Being a sports fan in general is all about suspending disbelief. My favorite sports memory of all time was when I went to the “Snow Bowl.” The Patriots defeated the Raiders in a snowstorm on a last second kick to go to the Super Bowl. A Super Bowl they would end up winning in an upset. I know what you’re thinking, “That’s called the ‘Tuck Rule Game’ you infantile, yet talented writer.” See I know that everyone outside of New England calls that game the “Tuck Rule” game but I ignore that along with everyone else back home. We call it the “Snow Bowl” because that’s our team and the memory makes us all feel good about who we cheer for and who we spent that moment with. We then move on with our lives very happily disregarding Spygate (which is so well-known that the word “Spygate” doesn’t come up as being misspelled in auto-correct) and cheering for a guy like Belichick who, if he ever saw me dying in a fire, would slow down only long enough to roast a marshmallow. The thing is, every other fan base does the same thing. We all suspend belief long enough to think that our team goes out on the field or rink or court to represent our town because we maybe stand for something better than the town a few hours away. As if it’s Medieval Times and they’re knights defending the honor of their respective kingdoms (now THOSE guys are the real deal). That’s insane. These guys go out there for themselves, not you; because it’s their jobs and they have kids and multiple wives and coke habits to support. So if I’m willing the suspend disbelief long enough to think that this team means anything to me or my city, then of course I’m willing to conveniently forget that there’s no possible way someone who’s 265 lb can naturally run a 4.3 40m, or what they might do to another human on the field.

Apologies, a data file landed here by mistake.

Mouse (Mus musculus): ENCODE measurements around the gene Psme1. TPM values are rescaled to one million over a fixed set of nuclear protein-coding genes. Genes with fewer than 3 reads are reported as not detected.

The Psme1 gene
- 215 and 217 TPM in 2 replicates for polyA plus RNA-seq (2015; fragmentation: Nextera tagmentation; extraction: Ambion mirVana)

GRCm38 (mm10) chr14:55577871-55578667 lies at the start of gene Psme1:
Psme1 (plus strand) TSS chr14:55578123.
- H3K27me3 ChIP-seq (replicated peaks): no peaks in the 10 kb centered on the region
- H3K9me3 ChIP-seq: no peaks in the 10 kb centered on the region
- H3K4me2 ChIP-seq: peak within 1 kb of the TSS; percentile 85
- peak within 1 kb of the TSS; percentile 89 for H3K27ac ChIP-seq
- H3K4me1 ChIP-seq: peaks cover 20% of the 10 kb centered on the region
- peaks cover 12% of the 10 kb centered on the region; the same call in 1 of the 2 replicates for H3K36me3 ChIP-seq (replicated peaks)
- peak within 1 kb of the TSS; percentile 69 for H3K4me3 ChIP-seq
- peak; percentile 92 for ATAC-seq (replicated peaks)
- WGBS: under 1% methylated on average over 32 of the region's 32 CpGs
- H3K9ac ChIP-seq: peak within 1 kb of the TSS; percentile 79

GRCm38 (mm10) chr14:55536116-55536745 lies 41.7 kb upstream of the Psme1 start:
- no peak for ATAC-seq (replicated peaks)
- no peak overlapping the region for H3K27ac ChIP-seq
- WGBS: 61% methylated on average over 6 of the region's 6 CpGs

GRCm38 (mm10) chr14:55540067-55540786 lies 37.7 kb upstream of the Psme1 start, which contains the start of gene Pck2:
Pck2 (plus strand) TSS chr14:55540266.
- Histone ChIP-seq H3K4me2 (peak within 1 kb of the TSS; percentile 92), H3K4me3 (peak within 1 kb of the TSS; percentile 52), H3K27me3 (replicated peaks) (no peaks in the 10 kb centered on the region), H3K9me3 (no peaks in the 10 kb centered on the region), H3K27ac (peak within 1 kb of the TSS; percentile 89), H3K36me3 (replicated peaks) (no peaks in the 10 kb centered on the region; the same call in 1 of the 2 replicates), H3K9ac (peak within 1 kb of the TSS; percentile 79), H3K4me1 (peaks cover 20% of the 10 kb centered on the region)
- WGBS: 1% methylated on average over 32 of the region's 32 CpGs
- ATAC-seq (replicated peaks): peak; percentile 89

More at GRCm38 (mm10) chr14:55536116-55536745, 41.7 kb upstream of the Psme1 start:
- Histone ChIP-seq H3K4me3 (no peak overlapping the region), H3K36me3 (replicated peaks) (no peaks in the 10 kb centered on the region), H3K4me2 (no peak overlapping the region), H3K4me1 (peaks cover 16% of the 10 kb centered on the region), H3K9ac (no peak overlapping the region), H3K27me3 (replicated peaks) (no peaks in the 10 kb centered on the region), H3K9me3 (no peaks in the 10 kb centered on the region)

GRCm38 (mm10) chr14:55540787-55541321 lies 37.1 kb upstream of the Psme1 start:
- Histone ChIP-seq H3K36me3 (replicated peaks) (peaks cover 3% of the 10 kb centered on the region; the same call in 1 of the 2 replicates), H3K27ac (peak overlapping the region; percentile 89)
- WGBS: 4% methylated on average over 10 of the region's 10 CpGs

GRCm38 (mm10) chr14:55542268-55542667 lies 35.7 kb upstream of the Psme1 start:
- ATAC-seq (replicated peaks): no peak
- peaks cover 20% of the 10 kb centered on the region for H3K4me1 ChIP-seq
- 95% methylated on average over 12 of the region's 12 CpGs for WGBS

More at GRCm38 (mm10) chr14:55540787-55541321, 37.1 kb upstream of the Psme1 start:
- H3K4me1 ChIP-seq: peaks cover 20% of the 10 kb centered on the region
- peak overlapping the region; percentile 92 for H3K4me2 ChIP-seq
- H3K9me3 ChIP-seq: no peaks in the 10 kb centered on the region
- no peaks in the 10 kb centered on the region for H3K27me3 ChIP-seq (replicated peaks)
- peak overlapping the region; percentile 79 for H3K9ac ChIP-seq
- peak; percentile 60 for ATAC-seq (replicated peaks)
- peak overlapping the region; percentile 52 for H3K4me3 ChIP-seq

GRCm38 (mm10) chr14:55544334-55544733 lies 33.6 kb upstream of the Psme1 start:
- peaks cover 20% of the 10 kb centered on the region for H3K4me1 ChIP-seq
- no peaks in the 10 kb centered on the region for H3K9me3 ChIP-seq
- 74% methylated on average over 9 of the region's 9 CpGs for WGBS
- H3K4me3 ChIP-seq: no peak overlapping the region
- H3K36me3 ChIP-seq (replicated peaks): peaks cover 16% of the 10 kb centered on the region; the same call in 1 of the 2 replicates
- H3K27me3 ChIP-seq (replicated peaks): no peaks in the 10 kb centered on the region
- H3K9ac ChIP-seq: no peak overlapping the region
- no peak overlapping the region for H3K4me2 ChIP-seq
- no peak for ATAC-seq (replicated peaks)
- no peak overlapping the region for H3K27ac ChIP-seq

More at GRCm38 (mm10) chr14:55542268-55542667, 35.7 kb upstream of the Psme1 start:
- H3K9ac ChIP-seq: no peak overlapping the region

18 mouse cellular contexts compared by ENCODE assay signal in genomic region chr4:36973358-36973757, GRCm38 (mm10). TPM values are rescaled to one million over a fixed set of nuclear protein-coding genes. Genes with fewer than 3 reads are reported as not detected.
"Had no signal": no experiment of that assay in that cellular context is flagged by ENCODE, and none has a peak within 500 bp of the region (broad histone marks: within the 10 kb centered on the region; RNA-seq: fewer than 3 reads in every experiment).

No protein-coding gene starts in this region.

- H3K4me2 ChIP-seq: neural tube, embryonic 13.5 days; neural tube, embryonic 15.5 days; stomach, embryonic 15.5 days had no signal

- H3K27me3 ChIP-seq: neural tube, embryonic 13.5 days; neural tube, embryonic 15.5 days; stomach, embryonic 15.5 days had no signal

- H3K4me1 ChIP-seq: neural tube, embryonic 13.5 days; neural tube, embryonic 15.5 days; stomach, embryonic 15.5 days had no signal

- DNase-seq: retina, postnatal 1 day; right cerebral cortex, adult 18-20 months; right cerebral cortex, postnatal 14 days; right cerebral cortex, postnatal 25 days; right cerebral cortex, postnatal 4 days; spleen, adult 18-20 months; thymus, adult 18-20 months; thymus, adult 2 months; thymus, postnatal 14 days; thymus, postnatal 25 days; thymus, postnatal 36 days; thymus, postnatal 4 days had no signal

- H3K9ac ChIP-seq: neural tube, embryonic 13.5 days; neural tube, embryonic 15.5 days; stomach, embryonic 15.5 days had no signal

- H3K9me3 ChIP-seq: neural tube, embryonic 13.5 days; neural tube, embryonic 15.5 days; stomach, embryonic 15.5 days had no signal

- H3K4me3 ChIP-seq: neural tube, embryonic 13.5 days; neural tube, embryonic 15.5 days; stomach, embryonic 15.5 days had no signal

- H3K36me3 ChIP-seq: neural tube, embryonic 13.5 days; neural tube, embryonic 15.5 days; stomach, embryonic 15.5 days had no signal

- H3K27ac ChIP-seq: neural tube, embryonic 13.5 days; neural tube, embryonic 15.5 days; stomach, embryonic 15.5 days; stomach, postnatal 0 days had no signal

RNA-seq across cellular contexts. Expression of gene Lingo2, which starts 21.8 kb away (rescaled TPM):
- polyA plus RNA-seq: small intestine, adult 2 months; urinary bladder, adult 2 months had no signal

We know this — if we really think about it — but we really don’t care because the sport is entertaining and there’s nothing we can do about it.
Hey ESPN, it’s an administrative problem, not a societal one. If I lived in ancient Rome and I knew gladiators were fighting to the death in the coliseum that week, I’d be the first guy there, grilling tiger steaks at the tailgate, and you’d have a hot Erin Andrews look-a-like covering it all. We seek out the violent, animalistic nature in anything. If it’s a football game, or a new Die Hard movie, or UFC nine-hundred, it sells, and we buy it. There is no confusion that football is a violent sport, and that it can hurt people. There is no confusion that most, if not all, are trying in any way they can to get an edge because millions of dollars are on the line. Contrary to what you might try to sell us as a “national conversation,” we are not arguing these points. Yes, you’re a news driven channel but you seem to make these people talk about steroids and concussions in such a dire way that I feel like I’m wrong for not feeling the same. And yet, the NFL just grew revenue in 2012 for the millionth straight year. Clearly we, as a nation, don’t care. So the change has to come from the inside, from the top down, from NFL administration – not Stephen A. Smith and the white guy. And not from me. So, please, ESPN, I’m begging you, show some sports. I want my sports memories with blissful ignorance, I want my “Snow Bowl,” and I don’t care about concussions and PEDs.